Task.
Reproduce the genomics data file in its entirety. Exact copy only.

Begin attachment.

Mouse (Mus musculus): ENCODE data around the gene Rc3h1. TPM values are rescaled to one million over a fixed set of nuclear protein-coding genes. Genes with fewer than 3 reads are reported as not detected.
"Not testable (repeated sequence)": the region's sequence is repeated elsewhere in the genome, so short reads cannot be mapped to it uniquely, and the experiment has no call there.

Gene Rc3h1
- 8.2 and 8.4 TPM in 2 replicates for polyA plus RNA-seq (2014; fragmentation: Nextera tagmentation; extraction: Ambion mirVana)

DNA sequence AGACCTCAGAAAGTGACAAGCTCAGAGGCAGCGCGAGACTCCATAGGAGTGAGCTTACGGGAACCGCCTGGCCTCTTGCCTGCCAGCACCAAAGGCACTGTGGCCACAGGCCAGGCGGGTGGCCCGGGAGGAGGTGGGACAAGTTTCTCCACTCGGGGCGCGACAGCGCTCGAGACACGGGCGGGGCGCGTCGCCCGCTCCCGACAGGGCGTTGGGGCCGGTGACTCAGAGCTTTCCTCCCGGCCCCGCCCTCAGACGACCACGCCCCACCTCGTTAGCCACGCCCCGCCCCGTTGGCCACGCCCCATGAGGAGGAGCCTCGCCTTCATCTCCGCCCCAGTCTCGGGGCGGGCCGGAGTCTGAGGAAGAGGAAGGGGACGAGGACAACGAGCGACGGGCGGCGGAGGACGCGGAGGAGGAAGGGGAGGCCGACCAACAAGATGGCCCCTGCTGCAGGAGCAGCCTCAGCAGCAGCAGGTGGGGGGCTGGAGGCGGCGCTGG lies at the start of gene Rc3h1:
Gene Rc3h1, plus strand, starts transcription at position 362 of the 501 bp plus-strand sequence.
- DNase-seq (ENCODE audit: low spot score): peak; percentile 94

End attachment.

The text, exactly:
Mouse (Mus musculus): ENCODE data around the gene Rc3h1. TPM values are rescaled to one million over a fixed set of nuclear protein-coding genes. Genes with fewer than 3 reads are reported as not detected.
"Not testable (repeated sequence)": the region's sequence is repeated elsewhere in the genome, so short reads cannot be mapped to it uniquely, and the experiment has no call there.

Gene Rc3h1
- 8.2 and 8.4 TPM in 2 replicates for polyA plus RNA-seq (2014; fragmentation: Nextera tagmentation; extraction: Ambion mirVana)

DNA sequence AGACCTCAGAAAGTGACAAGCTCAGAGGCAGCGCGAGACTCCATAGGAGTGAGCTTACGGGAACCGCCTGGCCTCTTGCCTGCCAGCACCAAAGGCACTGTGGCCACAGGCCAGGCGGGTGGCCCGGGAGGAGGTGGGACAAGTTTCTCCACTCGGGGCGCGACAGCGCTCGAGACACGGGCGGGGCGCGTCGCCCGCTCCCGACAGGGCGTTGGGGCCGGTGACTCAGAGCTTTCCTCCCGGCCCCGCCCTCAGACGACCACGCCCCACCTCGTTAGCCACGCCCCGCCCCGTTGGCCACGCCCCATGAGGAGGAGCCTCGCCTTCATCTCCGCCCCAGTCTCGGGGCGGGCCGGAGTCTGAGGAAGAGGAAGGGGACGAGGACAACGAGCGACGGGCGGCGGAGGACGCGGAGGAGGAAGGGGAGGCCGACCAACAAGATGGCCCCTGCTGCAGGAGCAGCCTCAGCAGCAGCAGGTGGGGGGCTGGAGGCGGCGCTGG lies at the start of gene Rc3h1:
Gene Rc3h1, plus strand, starts transcription at position 362 of the 501 bp plus-strand sequence.
- DNase-seq (ENCODE audit: low spot score): peak; percentile 94